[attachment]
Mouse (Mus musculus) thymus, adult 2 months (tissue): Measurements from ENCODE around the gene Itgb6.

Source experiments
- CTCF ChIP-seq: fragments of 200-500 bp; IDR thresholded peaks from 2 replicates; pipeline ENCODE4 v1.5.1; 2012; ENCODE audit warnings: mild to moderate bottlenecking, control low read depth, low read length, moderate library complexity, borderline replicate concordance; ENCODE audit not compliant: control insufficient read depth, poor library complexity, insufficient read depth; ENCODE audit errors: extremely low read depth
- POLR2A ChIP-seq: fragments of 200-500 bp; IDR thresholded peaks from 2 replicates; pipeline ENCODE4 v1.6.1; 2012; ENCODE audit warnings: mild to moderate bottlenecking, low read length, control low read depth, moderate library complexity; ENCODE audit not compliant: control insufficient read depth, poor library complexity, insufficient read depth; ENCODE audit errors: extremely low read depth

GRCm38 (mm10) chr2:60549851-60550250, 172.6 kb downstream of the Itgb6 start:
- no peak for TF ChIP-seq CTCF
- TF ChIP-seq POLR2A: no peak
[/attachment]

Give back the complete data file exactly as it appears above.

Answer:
Mouse (Mus musculus) thymus, adult 2 months (tissue): Measurements from ENCODE around the gene Itgb6.

Source experiments
- CTCF ChIP-seq: fragments of 200-500 bp; IDR thresholded peaks from 2 replicates; pipeline ENCODE4 v1.5.1; 2012; ENCODE audit warnings: mild to moderate bottlenecking, control low read depth, low read length, moderate library complexity, borderline replicate concordance; ENCODE audit not compliant: control insufficient read depth, poor library complexity, insufficient read depth; ENCODE audit errors: extremely low read depth
- POLR2A ChIP-seq: fragments of 200-500 bp; IDR thresholded peaks from 2 replicates; pipeline ENCODE4 v1.6.1; 2012; ENCODE audit warnings: mild to moderate bottlenecking, low read length, control low read depth, moderate library complexity; ENCODE audit not compliant: control insufficient read depth, poor library complexity, insufficient read depth; ENCODE audit errors: extremely low read depth

GRCm38 (mm10) chr2:60549851-60550250, 172.6 kb downstream of the Itgb6 start:
- no peak for TF ChIP-seq CTCF
- TF ChIP-seq POLR2A: no peak